Before you can fertilize your apple tree, remove any grass, weeds, or other plants growing within 2 feet (60 cm) of the apple tree’s trunk. It is best to remove grasses and weeds by hand, since weed killers can attack apple trees. In addition, avoid digging deeply when clearing the ground at the base of the tree. Apples have shallow roots. Using a shovel to attack weeds can damage apple tree roots.
- Carefully remove weeds and grass in a 2-foot radius (60 cm) around your apple tree’s trunk.
- Do not weed with aggressive tools—you could damage your tree’s roots.
- Consider mulching around apple trees to stop weeds from growing there.
To avoid annual weeding, mulch the area around the base of your apple trees. A 4-inch (10 cm) layer of mulch will suppress weed and grass growth. Use a circular garden border to contain the mulch so it does not spread out and lose its effectiveness as a weed suppressor.
Mix Your Tomato Feed with Water
Once you have chosen your tomato feed product, review the mixing instructions on the product packaging. Water-soluble tomato feed is the most effective type for fertilizing apples. Once you know how much to use per gallon of water, mix the correct amount of tomato feed into 3–5 gallons of water.
- Use this water-soluble tomato feed for your apple trees.
- Prepare a large watering container for your tomato feed.
- Add a small amount of water to the container first, followed by the granulated tomato feed.
- Mix the water and feed until the granules have dissolved.
- Add the remaining water until you have the correct ratio of water and tomato feed, according to the product label.
When mixing tomato feed, it’s a good idea to add a small amount of water to your watering container, followed by the granulated feed. Then, use a large spoon or another mixing tool to mix the granules until they are completely dissolved. Follow up by adding the remaining required water. This results in an even mix with properly dissolved tomato feed.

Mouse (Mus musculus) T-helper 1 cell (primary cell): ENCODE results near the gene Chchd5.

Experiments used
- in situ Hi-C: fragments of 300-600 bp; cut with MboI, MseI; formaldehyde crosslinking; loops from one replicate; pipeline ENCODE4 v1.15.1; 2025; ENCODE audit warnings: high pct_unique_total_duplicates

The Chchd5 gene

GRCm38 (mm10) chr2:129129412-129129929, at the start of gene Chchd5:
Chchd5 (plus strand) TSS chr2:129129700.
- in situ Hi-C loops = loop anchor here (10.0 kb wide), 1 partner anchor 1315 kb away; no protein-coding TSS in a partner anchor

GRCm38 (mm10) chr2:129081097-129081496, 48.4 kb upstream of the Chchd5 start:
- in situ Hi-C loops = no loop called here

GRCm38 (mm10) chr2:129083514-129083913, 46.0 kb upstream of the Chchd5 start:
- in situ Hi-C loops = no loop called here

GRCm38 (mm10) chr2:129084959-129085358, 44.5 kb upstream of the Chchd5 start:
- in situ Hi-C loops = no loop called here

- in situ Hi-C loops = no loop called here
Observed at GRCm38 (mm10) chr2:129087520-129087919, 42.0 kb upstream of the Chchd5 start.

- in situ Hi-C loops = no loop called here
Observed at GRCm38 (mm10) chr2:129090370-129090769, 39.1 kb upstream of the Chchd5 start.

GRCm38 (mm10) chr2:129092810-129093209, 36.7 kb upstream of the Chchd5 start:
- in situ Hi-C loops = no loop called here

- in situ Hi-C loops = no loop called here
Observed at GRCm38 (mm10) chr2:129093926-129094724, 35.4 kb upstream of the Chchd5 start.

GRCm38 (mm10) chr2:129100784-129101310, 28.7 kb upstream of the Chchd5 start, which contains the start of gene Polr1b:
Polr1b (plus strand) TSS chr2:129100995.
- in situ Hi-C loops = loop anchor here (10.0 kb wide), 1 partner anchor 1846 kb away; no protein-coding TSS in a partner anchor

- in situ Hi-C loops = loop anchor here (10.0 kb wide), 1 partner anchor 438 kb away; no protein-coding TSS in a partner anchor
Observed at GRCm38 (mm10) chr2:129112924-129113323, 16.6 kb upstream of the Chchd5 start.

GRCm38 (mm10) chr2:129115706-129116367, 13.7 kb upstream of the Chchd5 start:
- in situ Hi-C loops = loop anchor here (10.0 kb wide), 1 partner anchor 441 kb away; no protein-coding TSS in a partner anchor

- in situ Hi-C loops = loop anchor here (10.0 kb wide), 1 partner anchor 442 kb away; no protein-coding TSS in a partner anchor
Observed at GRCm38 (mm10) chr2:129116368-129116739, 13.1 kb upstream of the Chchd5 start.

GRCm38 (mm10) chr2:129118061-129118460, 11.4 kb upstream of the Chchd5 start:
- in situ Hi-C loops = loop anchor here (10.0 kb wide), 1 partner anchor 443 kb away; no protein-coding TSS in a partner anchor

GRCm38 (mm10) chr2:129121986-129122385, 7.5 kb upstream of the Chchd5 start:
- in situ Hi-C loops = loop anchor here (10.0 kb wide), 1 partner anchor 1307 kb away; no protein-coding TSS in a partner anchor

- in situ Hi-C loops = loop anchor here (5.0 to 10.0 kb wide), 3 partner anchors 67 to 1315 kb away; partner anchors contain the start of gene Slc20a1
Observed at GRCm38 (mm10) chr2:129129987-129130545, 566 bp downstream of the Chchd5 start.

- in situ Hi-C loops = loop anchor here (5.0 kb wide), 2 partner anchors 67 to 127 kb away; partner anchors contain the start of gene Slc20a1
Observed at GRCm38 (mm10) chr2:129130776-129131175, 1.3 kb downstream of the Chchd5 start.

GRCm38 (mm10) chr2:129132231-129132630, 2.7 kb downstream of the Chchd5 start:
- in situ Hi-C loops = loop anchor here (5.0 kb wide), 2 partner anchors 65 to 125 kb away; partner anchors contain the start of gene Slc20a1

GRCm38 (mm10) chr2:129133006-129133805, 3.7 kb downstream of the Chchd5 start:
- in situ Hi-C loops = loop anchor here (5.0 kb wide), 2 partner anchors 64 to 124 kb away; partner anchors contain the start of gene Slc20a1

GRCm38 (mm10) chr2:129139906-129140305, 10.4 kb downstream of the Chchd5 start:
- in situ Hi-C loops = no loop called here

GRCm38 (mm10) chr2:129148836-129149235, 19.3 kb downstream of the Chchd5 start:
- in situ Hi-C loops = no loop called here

Fertilize the Soil to the Correct Depth
Before watering your apple tree with the tomato feed mix, use a soil moisture meter to check the amount of water in the soil at a depth of 6 inches (15 cm). Make a note of the moisture level. Then, repeat this check in several areas under the branch canopy of your tree. Now, you can begin to water with your tomato feed, to do this:
- Water the ground with dissolved tomato feed, from the base of the tree to just beyond the edges of the branch canopy.
- Water evenly on all sides of the tree so that the root zone is moistened with tomato feed to a depth of 6 inches (15 cm).
- To make sure the tomato feed has penetrated deeply enough to feed the roots, check the soil moisture with this moisture meter.
- If the soil moisture at a depth of 6 inches is higher than it was before you watered, then your tomato feed has penetrated deeply enough to feed your tree.
- For large trees, you may need to mix additional batches of tomato feed to water the entire root zone.
- Water until the soil is moist—stop if the tomato feed mixture is pooling or standing on the soil surface for several minutes.